What is dementia?
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There’s no doubt that Britons love a good cup of tea. While black tea is the most popular choice that beats every other brew, three other teas could offer more than a pleasant drink. Packed with “anti-inflammatory” and “antioxidant” properties, these hot beverages could help slash your risk of Alzheimer’s disease, according to a GP.
From filling the kettle with the perfect amount of water to adding the final splash of milk to your brew, making tea probably feels like second nature to you.
However, GP Gill Jenkins from the Tea Advisory Panel (TAP) suggests that it might be time to switch your usual choice for German chamomile, rosehip and spearmint.
A recent review by TAP found that these three herbal drinks can boost memory.
Jenkins said: “With this capacity, researchers have evaluated the potential benefit of these three herbal teas in reducing [the risk of] Alzheimer’s disease.
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“Alzheimer’s disease is in part an inflammatory disease.
“These three teas contain anti-inflammatory compounds which has helped to drive interest in these teas for Alzheimer’s.”
Jenkins said: “A laboratory study has suggested that the memory-boosting function of German chamomile, due to its antioxidant content, and hence its free radical scavenging capacity, could be beneficial in people with Alzheimer’s disease.”
Rich in “anti-inflammatory” compounds like apigenin and luteolin, chamomile can also help facilitate the development of brain cells and strengthen connections between them.
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Also packed with “anti-inflammatory” and antioxidant powers, rosehip could help protect your brain cells from inflammation.
Jenkins said: “Specifically, [it] has been shown to reduce the formation of so-called ‘dark neurons’ (nerve cells) which are linked with impaired memory.
“A laboratory study found that rosehip reduced the memory deficits caused by cognitive impairment in dementia with signs of reduced oxidative stress in the part of the brain that controls learning and memory.”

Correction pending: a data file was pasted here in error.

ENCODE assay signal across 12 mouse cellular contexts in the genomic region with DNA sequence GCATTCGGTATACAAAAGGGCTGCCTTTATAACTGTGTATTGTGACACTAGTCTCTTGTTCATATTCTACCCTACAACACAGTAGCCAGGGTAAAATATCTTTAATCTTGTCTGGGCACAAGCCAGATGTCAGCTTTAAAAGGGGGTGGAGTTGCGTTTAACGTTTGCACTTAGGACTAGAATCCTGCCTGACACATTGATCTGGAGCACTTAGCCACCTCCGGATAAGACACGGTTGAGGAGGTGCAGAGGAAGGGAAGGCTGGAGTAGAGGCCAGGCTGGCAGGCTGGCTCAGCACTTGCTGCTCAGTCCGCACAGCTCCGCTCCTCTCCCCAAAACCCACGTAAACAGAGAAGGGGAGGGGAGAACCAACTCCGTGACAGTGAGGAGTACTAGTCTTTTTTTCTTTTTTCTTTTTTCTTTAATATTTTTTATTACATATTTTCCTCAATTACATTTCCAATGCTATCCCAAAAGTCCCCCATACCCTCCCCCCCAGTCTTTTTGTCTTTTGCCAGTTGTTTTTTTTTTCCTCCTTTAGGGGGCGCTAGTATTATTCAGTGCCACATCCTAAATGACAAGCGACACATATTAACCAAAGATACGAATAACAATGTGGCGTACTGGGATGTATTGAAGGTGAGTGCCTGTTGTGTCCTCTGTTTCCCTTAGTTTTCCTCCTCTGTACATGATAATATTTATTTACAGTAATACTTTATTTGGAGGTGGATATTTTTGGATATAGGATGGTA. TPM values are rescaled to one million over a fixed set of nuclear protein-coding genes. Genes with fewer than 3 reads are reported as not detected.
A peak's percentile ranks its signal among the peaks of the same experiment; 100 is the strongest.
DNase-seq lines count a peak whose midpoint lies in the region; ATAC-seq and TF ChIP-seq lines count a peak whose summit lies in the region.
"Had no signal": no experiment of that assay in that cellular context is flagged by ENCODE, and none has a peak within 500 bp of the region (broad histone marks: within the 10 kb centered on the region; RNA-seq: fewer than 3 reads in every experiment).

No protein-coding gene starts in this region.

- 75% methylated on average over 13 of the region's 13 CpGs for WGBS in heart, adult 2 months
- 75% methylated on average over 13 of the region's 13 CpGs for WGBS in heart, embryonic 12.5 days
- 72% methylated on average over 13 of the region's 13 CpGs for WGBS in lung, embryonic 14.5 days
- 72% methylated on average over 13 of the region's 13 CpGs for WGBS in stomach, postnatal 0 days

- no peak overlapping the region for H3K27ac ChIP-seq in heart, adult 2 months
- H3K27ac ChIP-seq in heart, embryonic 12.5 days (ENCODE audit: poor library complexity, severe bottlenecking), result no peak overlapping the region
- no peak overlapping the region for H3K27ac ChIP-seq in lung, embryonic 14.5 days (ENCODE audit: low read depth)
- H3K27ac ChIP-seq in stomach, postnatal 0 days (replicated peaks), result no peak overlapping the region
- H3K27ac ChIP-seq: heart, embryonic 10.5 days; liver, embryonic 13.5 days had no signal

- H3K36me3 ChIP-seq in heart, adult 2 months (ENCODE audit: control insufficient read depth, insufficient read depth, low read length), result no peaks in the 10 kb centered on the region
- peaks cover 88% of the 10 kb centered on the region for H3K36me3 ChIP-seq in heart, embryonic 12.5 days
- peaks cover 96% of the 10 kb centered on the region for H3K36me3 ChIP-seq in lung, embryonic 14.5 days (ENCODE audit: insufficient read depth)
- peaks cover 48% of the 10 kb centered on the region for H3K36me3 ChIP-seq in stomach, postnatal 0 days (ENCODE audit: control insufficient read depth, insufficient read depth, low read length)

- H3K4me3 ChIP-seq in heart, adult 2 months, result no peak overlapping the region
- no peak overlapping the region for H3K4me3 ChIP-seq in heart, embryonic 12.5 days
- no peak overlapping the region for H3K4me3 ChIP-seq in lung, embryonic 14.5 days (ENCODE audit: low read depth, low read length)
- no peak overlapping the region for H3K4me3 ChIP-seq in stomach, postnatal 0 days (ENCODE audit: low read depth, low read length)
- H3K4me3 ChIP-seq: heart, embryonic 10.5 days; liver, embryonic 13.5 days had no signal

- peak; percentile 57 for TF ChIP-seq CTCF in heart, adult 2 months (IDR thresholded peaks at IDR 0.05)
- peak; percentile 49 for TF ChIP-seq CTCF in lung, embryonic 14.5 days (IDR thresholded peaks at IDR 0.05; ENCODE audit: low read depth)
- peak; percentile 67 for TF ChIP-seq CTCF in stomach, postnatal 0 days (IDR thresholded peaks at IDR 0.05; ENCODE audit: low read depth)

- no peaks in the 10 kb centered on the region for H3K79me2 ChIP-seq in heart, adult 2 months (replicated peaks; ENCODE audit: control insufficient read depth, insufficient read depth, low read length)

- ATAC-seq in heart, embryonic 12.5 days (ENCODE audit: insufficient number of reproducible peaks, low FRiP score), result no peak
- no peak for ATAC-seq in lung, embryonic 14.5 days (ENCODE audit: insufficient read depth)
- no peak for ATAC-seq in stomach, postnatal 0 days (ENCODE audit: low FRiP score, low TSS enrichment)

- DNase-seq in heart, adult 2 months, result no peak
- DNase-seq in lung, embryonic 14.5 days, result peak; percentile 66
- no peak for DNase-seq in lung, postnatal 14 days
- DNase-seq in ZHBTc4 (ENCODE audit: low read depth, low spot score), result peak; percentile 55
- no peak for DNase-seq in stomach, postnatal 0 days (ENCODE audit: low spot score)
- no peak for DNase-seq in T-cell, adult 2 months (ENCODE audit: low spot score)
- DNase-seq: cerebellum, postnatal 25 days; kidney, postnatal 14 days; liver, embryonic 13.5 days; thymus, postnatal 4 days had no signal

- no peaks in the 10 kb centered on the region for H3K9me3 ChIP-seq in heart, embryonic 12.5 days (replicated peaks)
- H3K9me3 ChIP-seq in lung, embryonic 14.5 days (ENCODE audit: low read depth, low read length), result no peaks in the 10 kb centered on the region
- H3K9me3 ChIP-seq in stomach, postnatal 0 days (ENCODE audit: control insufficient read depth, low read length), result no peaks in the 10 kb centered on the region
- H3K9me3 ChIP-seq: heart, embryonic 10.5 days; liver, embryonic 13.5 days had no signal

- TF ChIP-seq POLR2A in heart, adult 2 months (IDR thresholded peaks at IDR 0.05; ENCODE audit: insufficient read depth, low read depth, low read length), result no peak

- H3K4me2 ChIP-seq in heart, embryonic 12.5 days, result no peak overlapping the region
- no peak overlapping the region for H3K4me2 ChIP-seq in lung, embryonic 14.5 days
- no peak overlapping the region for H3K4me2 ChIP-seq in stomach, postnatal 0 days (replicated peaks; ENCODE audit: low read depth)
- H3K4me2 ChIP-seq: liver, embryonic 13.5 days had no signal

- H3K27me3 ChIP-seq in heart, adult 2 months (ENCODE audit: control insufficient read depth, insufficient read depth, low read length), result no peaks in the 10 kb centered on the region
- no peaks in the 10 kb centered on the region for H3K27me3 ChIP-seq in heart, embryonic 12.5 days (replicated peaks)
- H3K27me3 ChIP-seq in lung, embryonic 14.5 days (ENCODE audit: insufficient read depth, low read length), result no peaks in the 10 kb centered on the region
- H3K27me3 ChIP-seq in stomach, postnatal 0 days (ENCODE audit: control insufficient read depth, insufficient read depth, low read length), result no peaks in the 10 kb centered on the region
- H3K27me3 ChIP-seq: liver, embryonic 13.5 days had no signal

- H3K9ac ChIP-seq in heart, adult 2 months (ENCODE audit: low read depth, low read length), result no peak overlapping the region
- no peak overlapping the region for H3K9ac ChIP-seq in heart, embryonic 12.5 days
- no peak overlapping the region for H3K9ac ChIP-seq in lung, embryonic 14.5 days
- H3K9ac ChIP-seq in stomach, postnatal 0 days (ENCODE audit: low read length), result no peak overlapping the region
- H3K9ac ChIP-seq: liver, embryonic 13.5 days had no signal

Last but not least, spearmint’s powers seem to be hidden in one of its main components – rosmarinic acid.
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Jenkins said: “With regards to spearmint, research has investigated its effect on the formation and deposition of specific proteins, such as amyloid fibrils in the brain, associated with specific types of Alzheimer’s disease.
“Spearmint and one of its main components, rosmarinic acid, have been shown to suppress the formation of amyloid fibrils and ‘dissolve’ them when they are already present in the brain.”
Don’t just take the expert’s word for, research, published in the Journal of Alternative and Complementary Medicine, also backs this herbal tea when it comes memory.
Looking at 90 older participants with age-related memory impairment, the team found that taking spearmint helped to improve working memory.
Jenkins added: “While further clinical research on the impact of these three herbal teas on brain health, and specifically Alzheimer’s disease, is required, evidence that they boost memory is emerging with mechanistic explanations as to why their anti-inflammatory constituents could improve cognitive health and hence people’s risk of Alzheimer’s disease.”
If swapping your regular tea for a herbal alternative appeals to you, the expert shared how much to drink in order to reap the benefits.
The GP added: “These three herbal teas potentially have a positive impact on brain health and can be consumed in amounts of two to four cups daily, for example, one to two cups of each of the three types or two to four cups of one of the teas as preferred.
“Teas of all types are beneficial for social interaction, which is in itself a positive feature for reducing the risk of poor cognitive function.”
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